The inaugural Cascadia PHP has wrapped and it was a blast. This is gonna serve as my little recap of the conference.
Start by learning how to learn
Before the opening keynote, I woke up at 4am on Thursday to head over to Portland via LAX. Let me just say: LAX sucks. Its terrible. Its a newly remodeled terminal that is more of a hot mess then some APIs we all know about. The one saving grace was that I got to try Shake Shack. Otherwise I spent a few hours working while sitting on the ground trying to not use up all my battery on my laptop. But I digress.
I was picked up at PDX by Alena who is one of the organizers of the conference. It was a nice touch, even though I was ready to get on the TriMet and head to the hotel myself. We made a quick stop at Treehouse, the online learning platform, which was fun because thats where I learned the initial stages of programming. The hotel itself was quiant and dated, but still really nice. It had a good feel to it, and they utilized the spaces well for the conference.
The opening keynote was done by Nicolas Hampton where he dived into the topic of learning and learning how to not be afraid of failing your way upwards. It set a good tone to the conference cause he had a nice little swagger to him as he talked. He opened up about some personal struggles he ahd adding to the relatibility of himself.
After that, I spent the bulk of my time in the hallway track, catching up with friends and working on my own slides and code for my upcoming talk. It was great to catch up with Samantha Quinones, Michael Cullum, Cal Evans, Adam Culp and more.
After lunch I disappeared to the speakers room where I hung out with Tim Lytle as we put on the finishing touches of our talks. We were both talking about APIs, but in different contexts. What is great though is that the organizers paired us together so Tim got everyone started with tools to use to build APIs while I came after him to talk about the OpenAPI Spec and what it can bring to the table. Unfortunately, given that both Tim and I only had 30 minutes each to speak, there was little time for questions so I put myself down on the uncon board for the next day to do a “REST, OpenAPI, HATEOAS AMA” so that if people had questions they could ask them in a relaxed setting.
That evening I dipped out on the opening keynote but I heard and saw wonderful things on twitter about it. We have an office in Portland so a few of the people from there were gracious and gave up their Friday night to hang out with me which made this trip a whole lot more fun. Going back to the hotel just in time to finish up their happy hour I ended up in a fascinating and possibly life changing conversation about some recent political actions with a few attendees. One of the people came up to me the next morning to thank me for opening her eyes to another opinion on the topic, which I thought was both nice and weird that I was able to shape an opinion.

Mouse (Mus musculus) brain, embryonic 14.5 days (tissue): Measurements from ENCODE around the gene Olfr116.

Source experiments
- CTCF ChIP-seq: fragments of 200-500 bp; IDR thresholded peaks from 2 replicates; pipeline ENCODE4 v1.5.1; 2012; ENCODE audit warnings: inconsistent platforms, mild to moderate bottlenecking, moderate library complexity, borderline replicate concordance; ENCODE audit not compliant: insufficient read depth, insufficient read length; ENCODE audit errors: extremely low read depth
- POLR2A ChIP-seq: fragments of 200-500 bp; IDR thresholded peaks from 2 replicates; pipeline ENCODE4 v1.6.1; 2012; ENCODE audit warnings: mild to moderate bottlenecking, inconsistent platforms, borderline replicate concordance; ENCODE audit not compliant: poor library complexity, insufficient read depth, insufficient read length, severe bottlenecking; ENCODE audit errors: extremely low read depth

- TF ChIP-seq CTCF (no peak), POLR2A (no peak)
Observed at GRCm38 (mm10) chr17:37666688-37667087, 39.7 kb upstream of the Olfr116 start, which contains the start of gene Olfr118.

Second Day… Lets help people.
The second day was started off in a similar fashion to the first: with a keynote to set the tone of the day. VM Brasseur, who I have seen on Twitter but never in person, talked about getting involved with the community at any level is a way to help the proejct out which I think really resonated with the attendees. It’s daunting to get involved with open source and a very established community so finding ways in and opening those doors for others it what needs to happen. It was a great call to action.
After that, I spent some time listening to Adam Culp talk refactoring before I was pulled into a talk about GraphQL by Ashley Hutson. While I’m not a fan of GraphhQL it was good to see what it can do, and where the use cases are for it. I followed that up with watching Sammy Kaye Powers talk about how its possible to write the web without frameworks. While frameworks are great and do a lot for us, Sammy made the case that by not using a framework you can make yourself write better code faster in the future for both framework and none framework projects.
Be an ally
The lunch keynote was probably the most needed. It was Craig Dennis who stepped up and told us how we can be better allies to the people in the community who are being underserved or treated poorly. He talked about how having a baby girl opened his eyes to things he never thought of, and from where I sat I could hear women verbally agreeing. I can only hope everyone was as touched as I was by that talk.
For my little AMA, a few people showed up and we had a very loose but productive conversation about APIs, OpenAPI and some good strategies for building APIs. Adam Englander brought some great questions which helped the conversation flow.
Again I hallway tracked it for the last session while we waited for Cal’s keynote. We all know Cal, we love Cal. And again, he knocked it out of the park, even when we sat in the back laughing. Its a sign of love.
Overall, this was a great conference. What struck me most was when Cal asked how many people had seen him keynote, more hands stayed down then go up. This shows me a few things:
- A conference was needed in Portland.
- The PHP Community is strong in Portland.
- This will turn out to be a great conference for years to come.
My personal complaint is that I spent more time with the speakers and friends over making new connections. This is a thing I always want to work on, but the devil you know is better then the devil you dont. It’s a lot easier to be comfortable over not.
I think Alena, Korvin and everyone involved should be proud of the work they did to make this a possible. Hopefully I can make it back next year either as a speaker or just an attendee.
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